Hillary Clinton

Joyce Russell/IPR

Hillary Clinton officially launched her campaign for the Democratic nomination for president this weekend.   On Sunday she wrapped up a two-day organizing tour of Iowa.     An army of volunteers, clipboards in hand, began the hard work of lining up Democrats to come out and caucus for Clinton in February.   

Doors were scheduled to open at 10:30 in the morning for an event at the Elwell Center at the state fairgrounds. Middle school English teacher Mike Sorenson from Fredericksburg was standing in line well before that on a cloudy humid day.

Al Madrigal / (c) 2015 Steffen Schmidt

Clinton broke her media silence earlier this week when she took questions from reporters in a bicycle shop in Cedar Falls. Though she's had a consistent presence in Iowa, analyst Steffen Schimdt says the campaign has yet to truly kick off.

"There is no Clinton campaign. What there is is these little weird visits to New Hampshire and Iowa, meeting with people in bicycle shops with very carefully hand-picked crowds of individuals who are favorable to Hillary Clinton. These are not open events, they're not big events, she's not rolling out big themes."

Takin' Care Of "Business"

May 19, 2015
IPR's Pat Blank

  Democratic presidential hopeful Hillary Clinton held a roundtable with small business owners in a bike shop in Cedar Falls. She says her focus on small business is a crucial component of her fight to help families get ahead and stay ahead. She also says she’s in favor of trade deals like the Trans Pacific Partnership, but it’s a work in progress.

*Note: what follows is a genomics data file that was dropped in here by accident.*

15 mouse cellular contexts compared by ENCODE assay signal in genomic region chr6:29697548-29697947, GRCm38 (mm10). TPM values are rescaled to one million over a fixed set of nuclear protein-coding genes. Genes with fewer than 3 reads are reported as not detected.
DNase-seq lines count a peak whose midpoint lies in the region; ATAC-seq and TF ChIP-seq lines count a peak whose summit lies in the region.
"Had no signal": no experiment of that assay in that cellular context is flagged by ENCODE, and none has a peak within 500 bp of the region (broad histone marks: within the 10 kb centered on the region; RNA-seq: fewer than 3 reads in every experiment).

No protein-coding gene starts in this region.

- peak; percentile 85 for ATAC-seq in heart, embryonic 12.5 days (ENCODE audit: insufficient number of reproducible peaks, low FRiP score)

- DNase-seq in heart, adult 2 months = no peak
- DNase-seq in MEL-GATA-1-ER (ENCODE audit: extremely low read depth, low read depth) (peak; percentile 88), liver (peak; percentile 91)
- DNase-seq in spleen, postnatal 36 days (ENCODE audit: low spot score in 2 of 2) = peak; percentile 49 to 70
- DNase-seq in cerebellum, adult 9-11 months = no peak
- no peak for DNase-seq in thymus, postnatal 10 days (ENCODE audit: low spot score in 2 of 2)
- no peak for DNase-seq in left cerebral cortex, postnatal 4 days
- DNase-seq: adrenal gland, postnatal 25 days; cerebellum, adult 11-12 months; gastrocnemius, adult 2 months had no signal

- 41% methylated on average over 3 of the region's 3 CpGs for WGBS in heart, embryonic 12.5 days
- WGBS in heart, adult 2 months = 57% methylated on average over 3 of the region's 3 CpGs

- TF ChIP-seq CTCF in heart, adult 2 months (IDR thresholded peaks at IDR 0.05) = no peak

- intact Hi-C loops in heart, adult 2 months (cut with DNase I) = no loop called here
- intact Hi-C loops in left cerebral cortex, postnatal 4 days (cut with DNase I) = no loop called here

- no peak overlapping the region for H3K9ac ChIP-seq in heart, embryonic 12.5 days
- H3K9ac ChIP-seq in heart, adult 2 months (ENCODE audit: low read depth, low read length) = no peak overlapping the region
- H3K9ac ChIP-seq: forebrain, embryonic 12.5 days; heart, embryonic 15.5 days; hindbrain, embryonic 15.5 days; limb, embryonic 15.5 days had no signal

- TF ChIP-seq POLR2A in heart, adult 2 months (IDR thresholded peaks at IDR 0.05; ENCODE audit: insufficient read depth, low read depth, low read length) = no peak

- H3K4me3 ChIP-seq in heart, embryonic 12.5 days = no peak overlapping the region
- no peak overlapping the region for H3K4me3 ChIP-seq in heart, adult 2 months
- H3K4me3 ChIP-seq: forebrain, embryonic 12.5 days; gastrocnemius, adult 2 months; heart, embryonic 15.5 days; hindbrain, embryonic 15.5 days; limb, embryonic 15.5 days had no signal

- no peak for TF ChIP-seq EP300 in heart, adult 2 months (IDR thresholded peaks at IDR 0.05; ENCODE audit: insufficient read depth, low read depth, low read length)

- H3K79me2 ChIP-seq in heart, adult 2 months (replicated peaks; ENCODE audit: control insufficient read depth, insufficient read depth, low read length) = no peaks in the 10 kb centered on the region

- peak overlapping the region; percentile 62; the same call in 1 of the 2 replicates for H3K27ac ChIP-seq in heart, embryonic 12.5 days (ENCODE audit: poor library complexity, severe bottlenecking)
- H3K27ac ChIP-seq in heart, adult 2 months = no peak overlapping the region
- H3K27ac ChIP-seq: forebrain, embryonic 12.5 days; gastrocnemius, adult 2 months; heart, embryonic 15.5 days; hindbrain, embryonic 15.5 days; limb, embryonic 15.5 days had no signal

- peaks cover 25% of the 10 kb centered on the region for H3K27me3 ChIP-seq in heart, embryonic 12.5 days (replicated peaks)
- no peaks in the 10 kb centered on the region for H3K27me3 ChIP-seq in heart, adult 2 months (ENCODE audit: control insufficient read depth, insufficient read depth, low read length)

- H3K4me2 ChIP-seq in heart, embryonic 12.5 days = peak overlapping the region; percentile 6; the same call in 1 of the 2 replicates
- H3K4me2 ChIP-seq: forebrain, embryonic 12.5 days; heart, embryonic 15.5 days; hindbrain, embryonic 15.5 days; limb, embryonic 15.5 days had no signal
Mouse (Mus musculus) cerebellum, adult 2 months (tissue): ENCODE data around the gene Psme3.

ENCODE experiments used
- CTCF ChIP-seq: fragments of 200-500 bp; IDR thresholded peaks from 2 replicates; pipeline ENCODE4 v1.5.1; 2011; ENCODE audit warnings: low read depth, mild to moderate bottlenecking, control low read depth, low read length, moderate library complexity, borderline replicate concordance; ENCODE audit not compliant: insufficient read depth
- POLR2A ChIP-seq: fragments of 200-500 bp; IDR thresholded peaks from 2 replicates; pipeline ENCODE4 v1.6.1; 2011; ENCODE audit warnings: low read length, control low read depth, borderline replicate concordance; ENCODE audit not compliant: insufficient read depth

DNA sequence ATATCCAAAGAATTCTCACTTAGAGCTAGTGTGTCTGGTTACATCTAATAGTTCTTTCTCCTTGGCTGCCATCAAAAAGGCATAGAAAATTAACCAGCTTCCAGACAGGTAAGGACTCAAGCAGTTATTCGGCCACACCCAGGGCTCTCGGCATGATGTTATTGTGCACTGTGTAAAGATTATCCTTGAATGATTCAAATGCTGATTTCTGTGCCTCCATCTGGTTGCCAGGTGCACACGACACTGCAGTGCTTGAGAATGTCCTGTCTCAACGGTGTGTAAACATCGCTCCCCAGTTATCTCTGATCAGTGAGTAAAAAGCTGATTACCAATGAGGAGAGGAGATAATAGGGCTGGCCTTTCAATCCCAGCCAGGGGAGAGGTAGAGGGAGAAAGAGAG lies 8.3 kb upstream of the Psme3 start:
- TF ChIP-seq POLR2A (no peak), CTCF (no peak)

Clay Masters / IPR

As spending on Congressional and Presidential campaigns continues to grow, politicians are starting to voice support for measures to try and get some of that money out of politics. 

Presidential hopeful Hillary Clinton voiced her support for a Constitutional amendment to limit campaign spending last week in a speech at Kirkwood Community College, and Senator Lindsey Graham of South Carolina has also spoken in favor of taking a hard look at how much money is being spent on elections. 

Dean Borg / Iowa Public Radio

Two more candidates have entered the 2016 race for president. Hillary Clinton announced her candidacy on Sunday in an online video, and Marco Rubio, a one-term senator from Florida, announced his candidacy Monday at a rally in Miami. 

During this River to River program, host Ben Kieffer talks with Iowa Public Radio’s Dean Borg about Clinton’s first campaign stop yesterday in Monticello, Iowa.

Photo by Clay Masters

Former Secretary of State Hillary Clinton finished her brief two-day swing through Iowa today with a roundtable discussion with small business owners just outside Des Moines. Clinton is the only major Democratic presidential candidate to announce she’s seeking her party’s nomination. 

Journalists far outnumbered the handful of small business owners at this roundtable at Capital City Fruit in Norwalk. After a stop at a community college the day before, Clinton turned her attention to the job world.

Dean Borg / IPR